Washington’s ‘governing elite’ think Americans are morons, by Jeff Guo. The bureaucracy is a core part of the new elite, along with the academia and the media. Politicians come and go, and mainly just do as they’re told by the media and bureaucrats.
[C]ivil servants exercise real power over how the government operates. They write and enforce rules and regulations. They might not decide what becomes law, but they have a hand in how laws are drawn up and how laws are implemented.
For all their influence, though, nearly all of these technocrats are unelected, and they spend most of their time with people who are just like them — other highly educated folk who jog conspicuously in college tees and own a collection of NPR totes.
In their new book, which is part ethnography and part polemic, Bachner and Ginsberg argue that Washington’s bureaucrats have grown too dismissive of the people they are supposed to serve. Bachner and Ginsberg recently sent around an informal survey to selected members of this technocratic class, and the results, they say, were shocking.
“Many civil servants expressed utter contempt for the citizens they served,” they write in their book, “What Washington Gets Wrong.” “Further, we found a wide gulf between the life experiences of ordinary Americans and the denizens of official Washington. We were left deeply worried about the health and future of popular government in the United States.” …
Some elitism is inevitable, but this is going too far.
On a wide range of issues, bureaucrats believe that Americans are ignorant. For instance, over half of them say that the public knows little to nothing about government crime programs, child care programs or environmental programs.
Predictably, the bureaucrats also think that the government should not take what the public says too seriously. Mostly, they believe that officials like them should use their best judgment instead of following public opinion.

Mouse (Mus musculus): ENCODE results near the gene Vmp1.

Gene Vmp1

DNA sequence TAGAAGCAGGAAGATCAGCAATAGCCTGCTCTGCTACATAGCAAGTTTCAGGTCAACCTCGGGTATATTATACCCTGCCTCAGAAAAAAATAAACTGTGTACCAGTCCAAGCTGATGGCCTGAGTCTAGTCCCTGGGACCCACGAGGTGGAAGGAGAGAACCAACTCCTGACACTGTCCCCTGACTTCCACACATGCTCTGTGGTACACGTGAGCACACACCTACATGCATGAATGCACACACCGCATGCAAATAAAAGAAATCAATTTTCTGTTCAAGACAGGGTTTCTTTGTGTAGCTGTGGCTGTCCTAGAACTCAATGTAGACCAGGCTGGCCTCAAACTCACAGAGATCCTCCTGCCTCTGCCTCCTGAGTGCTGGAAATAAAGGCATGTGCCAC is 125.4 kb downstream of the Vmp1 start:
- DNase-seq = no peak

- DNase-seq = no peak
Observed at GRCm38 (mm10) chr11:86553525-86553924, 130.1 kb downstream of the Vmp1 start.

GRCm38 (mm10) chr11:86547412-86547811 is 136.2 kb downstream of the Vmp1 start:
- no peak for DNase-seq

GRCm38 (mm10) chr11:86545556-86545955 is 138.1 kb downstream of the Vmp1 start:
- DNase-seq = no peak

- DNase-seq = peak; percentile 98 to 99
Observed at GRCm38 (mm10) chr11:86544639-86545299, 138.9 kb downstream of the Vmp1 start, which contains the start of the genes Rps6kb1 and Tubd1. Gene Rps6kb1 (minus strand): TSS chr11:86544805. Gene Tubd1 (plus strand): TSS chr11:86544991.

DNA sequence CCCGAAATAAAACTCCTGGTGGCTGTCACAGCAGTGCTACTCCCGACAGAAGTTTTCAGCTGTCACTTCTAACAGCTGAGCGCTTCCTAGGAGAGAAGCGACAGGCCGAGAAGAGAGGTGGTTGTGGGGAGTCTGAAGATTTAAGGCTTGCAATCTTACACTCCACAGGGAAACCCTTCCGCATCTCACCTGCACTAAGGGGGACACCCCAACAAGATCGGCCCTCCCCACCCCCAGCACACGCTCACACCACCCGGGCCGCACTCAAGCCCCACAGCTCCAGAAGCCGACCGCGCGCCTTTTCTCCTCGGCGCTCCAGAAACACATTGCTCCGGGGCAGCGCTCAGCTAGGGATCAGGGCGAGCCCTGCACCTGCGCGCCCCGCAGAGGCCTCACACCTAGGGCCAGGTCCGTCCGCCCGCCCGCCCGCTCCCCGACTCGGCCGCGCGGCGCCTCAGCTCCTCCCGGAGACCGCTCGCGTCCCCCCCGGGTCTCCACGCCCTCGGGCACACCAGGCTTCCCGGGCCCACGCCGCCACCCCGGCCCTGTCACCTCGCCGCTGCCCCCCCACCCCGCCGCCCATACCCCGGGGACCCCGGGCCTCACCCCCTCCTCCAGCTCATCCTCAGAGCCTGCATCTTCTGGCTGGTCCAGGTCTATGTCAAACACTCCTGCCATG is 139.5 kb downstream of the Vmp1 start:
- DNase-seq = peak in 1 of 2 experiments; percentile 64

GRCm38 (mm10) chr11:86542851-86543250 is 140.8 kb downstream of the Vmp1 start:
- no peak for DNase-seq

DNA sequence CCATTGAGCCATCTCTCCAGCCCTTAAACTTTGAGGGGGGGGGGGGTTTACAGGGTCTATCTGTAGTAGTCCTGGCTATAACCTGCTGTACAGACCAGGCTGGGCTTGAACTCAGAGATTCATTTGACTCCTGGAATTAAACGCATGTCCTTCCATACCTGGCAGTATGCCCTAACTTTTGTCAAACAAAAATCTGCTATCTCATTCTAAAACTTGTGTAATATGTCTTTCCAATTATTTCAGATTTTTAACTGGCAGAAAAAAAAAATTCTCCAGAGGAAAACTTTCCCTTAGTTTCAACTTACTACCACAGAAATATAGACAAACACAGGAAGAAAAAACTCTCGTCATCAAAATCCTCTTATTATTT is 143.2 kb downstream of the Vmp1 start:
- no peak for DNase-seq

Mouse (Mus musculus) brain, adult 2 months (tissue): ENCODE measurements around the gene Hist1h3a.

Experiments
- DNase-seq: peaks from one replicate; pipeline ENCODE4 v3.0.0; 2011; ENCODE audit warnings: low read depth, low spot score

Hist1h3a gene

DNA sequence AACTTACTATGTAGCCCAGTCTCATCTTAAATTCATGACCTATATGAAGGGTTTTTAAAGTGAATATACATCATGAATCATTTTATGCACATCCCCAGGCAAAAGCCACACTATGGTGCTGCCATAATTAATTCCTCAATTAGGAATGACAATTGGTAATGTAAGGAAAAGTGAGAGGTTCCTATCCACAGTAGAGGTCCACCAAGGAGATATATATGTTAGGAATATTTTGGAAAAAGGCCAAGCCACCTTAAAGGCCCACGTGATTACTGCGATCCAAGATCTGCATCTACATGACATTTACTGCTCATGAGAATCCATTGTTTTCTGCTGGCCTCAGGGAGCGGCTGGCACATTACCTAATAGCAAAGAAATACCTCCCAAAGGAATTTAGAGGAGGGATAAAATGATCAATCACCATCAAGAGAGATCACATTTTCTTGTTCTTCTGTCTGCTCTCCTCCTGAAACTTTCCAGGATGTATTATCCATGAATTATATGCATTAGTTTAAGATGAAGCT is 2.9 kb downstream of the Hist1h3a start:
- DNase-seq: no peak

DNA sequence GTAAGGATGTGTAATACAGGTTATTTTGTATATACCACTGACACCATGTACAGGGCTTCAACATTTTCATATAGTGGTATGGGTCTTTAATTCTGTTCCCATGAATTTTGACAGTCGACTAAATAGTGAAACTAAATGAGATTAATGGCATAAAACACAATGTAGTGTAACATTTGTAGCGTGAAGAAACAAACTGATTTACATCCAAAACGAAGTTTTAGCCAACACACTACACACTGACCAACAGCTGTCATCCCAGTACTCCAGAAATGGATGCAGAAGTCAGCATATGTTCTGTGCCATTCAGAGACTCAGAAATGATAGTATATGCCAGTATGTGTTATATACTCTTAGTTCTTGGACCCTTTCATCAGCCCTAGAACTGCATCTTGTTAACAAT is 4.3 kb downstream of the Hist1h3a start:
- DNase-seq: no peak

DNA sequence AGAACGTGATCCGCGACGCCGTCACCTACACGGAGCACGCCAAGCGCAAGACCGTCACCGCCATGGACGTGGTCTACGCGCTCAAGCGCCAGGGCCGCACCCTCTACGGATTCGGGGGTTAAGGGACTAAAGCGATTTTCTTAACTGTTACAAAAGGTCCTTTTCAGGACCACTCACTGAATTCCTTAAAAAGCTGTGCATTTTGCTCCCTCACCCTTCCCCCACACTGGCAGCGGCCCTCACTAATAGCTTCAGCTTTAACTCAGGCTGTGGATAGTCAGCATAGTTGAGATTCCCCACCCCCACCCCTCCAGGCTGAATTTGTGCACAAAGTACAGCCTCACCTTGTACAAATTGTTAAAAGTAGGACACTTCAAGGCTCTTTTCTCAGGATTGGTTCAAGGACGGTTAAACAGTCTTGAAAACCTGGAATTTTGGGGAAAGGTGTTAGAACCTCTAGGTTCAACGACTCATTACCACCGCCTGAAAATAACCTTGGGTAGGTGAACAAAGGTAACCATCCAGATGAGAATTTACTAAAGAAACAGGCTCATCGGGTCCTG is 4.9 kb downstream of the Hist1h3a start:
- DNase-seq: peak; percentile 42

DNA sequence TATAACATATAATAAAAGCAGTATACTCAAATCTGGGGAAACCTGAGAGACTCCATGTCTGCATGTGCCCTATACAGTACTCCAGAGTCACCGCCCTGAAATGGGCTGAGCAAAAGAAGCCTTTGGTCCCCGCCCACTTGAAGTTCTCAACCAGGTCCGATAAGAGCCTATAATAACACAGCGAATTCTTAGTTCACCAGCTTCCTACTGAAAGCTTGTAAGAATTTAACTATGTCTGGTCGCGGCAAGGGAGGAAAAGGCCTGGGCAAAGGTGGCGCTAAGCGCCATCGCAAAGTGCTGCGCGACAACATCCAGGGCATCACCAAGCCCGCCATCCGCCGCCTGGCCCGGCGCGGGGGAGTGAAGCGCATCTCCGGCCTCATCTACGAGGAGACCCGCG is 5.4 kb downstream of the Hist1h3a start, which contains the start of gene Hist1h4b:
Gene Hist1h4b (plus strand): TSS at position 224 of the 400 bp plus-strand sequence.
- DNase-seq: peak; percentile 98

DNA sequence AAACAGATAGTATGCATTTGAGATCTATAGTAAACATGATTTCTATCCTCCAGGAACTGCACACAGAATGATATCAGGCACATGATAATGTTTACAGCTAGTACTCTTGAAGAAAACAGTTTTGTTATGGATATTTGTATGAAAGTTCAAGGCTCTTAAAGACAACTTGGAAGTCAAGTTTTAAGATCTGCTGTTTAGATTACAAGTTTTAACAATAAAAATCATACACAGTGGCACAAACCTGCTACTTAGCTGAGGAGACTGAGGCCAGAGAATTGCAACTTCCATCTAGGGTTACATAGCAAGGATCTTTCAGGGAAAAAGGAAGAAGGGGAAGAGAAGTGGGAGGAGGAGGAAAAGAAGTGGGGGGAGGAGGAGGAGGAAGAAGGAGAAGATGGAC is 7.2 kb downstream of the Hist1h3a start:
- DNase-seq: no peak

A lot of this elitism is probably justifiable. When only 36 percent of adults can name the three branches of government, you wouldn’t want to hand over control of FDA to, say, your next-door neighbor. In the sample of bureaucrats that Bachner and Ginsberg looked at, the majority had master’s degrees or more. It should be a comfort knowing that there exists a specialized class of people who have dedicated their lives to understanding the intricacies of, say, tax credits for the poor or the diplomatic intrigues of the Caucasus.
Bachner and Ginsberg don’t dispute that many voters are ignorant. In their view, however, D.C. insiders are needlessly disdainful of the regular Americans they are supposed to be helping and that this breeds distrust on both sides. Perhaps that’s one reason, they say, that American faith in government is at a 50-year low. …
Bachner and Ginsberg call this phenomenon the fallacy of “false uniqueness.” They interpret it as a sign that many public servants have internalized a sense of superiority. Perhaps, as they write, “officials and policy community members simply cannot imagine that average citizens would have the information or intellectual capacity needed to see the world as it is seen from the exalted heights of official Washington.”
The same is true, to a lesser extent, in Australia.